Are You Afraid Of Your Data Quality Solution?

As a data quality consultant, when I begin an engagement with a new client, I ask many questions.  I seek an understanding of the current environment from both the business and technical perspectives.  Some of the common topics I cover are what data quality solutions have been attempted previously, how successful were they and are they still in use today.  To their credit, I find that many of my clients have successfully implemented data quality solutions that are still in use.


However, this revelation frequently leads to some form of the following dialogue:

OCDQ:  "Am I here to help with the enhancements for the next iteration of the project?"

Client:  "No, we don't want to enhance our existing solution, we want you to build us a brand new one."

OCDQ:  "I thought you had successfully implemented a data quality solution.  Is that not true?"

Client:  "We believe the current solution is working as intended.  It appears to handle many of our data quality issues."

OCDQ:  "How long have you been using the current solution?"

Client:  "Five years."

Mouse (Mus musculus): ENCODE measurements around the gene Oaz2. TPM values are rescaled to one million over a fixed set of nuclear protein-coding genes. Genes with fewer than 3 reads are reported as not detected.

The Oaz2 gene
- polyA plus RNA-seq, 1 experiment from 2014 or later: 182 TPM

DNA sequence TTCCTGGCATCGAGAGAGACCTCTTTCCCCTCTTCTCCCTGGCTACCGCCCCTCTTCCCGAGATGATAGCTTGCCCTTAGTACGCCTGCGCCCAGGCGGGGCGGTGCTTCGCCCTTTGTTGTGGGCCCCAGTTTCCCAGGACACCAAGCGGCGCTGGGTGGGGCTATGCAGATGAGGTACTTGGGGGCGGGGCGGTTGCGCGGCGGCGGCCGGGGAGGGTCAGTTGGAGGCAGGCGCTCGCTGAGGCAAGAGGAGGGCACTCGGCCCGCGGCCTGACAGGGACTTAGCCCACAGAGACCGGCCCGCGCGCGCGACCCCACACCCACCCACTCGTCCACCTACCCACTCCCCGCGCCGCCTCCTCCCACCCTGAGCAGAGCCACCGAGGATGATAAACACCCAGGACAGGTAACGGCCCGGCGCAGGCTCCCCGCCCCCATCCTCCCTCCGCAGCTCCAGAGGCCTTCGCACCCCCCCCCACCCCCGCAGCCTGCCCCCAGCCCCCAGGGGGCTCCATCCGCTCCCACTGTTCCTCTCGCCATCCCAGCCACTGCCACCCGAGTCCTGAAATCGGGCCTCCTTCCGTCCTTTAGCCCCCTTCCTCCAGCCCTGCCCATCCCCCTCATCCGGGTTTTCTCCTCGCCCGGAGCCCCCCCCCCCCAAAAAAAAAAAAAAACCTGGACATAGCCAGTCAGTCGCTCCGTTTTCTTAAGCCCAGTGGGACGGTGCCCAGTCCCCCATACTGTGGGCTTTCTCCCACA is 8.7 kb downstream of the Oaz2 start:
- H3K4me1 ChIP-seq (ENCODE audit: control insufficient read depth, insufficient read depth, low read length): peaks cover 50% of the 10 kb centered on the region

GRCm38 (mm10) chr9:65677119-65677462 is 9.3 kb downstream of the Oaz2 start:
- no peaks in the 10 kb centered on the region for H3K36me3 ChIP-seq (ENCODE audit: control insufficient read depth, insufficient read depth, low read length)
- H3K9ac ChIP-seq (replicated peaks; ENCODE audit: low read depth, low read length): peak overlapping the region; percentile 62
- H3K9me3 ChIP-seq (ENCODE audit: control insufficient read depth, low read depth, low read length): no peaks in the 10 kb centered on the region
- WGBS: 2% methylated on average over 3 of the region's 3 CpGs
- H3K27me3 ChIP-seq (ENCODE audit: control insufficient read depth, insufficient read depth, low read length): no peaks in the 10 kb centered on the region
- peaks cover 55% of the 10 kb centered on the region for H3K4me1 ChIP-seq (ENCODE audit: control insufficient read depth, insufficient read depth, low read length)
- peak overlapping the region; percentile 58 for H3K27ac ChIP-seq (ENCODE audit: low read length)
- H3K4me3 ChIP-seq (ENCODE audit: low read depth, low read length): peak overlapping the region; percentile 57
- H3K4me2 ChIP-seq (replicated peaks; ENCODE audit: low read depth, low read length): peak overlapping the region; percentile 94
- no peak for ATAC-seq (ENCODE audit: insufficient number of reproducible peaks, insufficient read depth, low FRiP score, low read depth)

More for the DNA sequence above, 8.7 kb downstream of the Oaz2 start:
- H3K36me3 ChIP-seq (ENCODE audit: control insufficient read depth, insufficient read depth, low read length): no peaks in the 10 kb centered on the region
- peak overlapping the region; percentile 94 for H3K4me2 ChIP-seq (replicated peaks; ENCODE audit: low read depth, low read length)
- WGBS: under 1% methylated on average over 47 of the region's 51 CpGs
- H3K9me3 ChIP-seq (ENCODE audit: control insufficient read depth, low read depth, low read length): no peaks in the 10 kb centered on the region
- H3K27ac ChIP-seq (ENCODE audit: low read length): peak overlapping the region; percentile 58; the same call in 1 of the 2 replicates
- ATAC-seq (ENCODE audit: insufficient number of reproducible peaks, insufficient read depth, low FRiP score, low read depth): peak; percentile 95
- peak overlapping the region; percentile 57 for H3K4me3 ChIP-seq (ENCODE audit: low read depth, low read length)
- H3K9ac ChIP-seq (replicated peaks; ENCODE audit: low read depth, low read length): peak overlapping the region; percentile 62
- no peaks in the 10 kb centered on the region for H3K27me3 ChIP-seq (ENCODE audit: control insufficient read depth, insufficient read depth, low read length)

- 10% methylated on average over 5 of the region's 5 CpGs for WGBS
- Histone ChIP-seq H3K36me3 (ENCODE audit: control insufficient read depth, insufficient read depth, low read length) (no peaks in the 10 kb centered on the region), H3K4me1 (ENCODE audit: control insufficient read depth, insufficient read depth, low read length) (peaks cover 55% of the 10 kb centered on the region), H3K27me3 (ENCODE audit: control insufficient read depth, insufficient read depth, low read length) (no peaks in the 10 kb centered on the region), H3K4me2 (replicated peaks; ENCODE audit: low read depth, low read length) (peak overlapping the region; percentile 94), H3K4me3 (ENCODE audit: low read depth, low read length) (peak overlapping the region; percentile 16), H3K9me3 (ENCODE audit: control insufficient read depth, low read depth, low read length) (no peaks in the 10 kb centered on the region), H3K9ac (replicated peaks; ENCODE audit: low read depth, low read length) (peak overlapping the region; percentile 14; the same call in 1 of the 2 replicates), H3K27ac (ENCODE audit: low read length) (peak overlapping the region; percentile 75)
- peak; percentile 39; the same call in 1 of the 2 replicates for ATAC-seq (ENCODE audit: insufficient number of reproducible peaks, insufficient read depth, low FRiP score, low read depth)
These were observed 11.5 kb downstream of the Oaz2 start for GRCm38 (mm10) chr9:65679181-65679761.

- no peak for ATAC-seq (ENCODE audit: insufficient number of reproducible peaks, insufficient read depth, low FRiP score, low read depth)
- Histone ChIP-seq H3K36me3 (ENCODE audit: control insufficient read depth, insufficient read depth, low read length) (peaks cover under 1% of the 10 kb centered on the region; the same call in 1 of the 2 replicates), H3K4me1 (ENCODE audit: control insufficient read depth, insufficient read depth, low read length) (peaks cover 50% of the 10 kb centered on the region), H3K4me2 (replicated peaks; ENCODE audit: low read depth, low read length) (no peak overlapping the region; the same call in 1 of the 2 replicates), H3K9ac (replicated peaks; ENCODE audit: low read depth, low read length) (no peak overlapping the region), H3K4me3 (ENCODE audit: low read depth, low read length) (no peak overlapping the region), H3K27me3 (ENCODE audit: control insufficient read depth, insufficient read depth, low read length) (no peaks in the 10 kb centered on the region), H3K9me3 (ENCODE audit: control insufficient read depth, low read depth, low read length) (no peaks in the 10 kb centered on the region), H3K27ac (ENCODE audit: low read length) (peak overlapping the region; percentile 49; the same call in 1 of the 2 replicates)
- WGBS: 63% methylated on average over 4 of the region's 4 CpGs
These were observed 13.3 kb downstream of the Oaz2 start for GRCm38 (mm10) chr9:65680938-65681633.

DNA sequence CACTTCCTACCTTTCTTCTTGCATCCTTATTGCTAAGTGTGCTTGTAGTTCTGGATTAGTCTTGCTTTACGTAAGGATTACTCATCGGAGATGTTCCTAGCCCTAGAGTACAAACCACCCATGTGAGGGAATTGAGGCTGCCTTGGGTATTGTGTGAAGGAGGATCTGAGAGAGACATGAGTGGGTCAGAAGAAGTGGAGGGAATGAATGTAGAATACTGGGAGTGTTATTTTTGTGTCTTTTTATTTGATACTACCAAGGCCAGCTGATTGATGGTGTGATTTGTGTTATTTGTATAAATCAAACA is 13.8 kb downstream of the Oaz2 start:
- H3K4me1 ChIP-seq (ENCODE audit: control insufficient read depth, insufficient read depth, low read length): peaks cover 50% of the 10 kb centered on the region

OCDQ:  "You haven't made any changes in five years?  Haven't there been requests for bug fixes and enhancements?"

Client:  "Yes, of course.  However, we didn't want to make any modifications because we were afraid we would break it."

OCDQ:  "Who created the current solution?  Didn't they provide documentation, training and knowledge transfer?"

Client:  "A previous consultant created it.  He provided some documentation and training, but only on how to run it."


A common data quality adage is:

"If you can't measure it, then you can't manage it." 

A far more important data quality adage is:

"If you don't know how to maintain it, then you shouldn't implement it."


There are many important considerations when planning a data quality initiative.  One of the most common mistakes is the unrealistic perspective that data quality problems can be permanently “fixed" by implementing a one-time "solution" that doesn't require ongoing improvements.  This flawed perspective leads many organizations to invest in powerful software and expert consultants, believing that:

"If they build it, data quality will come." 

However, data quality is not a field of dreams - and I know because I actually live in Iowa.


The reality is data quality initiatives can only be successful when they follow these very simple and time-tested instructions:

Measure, Improve, Repeat.